Democracy and the Poor Reassessed

27 Pages Posted: 23 Jan 2020

Date Written: December 30, 2019


By using life expectancy as our core indicator of a country's health status, this paper empirically reassesses the political foundations of human biological development. Our overarching question is: does democracy drive the health of nations? To investigate this, we use both the level and change measures of democracy in our regressions. Our overriding discovery can be summarised as follows: accounting for the various country and time features, a one standard deviation increase in the level of democracy, of 0.35, is associated with a 0.11 standard deviation increase in life expectancy. This is equivalent to an increase in life expectancy of around 5 years for a country initially with a mean life expectancy of 54 years. However, we do not find the change measure of democracy to be consistently influential. These results are robust to employing alternative model specifications, to using different subsamples of the data, and to alternative estimation techniques. Additionally, we find that these critical effects are retained when using other measures of health performance. In particular, we see that as the level of democracy rises, each of infant mortality, child mortality, and crude death falls. We, therefore, conclude that the material role of a democratic system, and its institutions, in promoting human welfare, is of first-order relevance.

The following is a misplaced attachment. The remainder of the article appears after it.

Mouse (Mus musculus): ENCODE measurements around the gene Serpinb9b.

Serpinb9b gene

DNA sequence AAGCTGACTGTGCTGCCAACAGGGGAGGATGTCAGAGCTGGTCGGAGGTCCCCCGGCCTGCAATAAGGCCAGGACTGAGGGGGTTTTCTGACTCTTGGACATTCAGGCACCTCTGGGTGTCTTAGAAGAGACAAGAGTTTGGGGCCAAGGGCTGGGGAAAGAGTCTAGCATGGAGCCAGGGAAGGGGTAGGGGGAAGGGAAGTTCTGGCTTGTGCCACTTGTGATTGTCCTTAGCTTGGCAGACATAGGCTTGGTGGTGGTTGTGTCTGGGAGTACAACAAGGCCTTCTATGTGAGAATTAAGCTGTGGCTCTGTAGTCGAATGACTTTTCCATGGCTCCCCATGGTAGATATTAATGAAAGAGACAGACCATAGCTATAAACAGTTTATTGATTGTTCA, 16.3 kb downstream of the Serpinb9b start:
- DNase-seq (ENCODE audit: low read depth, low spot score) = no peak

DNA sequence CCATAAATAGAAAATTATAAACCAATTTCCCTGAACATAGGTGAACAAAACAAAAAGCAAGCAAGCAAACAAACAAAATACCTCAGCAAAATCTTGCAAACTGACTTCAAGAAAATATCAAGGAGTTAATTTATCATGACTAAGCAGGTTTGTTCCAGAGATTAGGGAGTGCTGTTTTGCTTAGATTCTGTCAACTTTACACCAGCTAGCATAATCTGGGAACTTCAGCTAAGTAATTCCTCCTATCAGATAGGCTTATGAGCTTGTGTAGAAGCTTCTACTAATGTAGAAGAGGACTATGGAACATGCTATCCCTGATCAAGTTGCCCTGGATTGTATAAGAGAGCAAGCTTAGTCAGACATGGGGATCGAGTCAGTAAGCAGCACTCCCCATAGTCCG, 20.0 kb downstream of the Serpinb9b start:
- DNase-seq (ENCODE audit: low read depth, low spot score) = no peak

Keywords: Democracy, health

JEL Classification: D72, I14

Suggested Citation

Oyekola, Olayinka, Democracy and the Poor Reassessed (December 30, 2019). Available at SSRN: or

Olayinka Oyekola (Contact Author)

University of Exeter INTO ( email )

Stocker Rd
Exeter, EX4 4PY
United Kingdom


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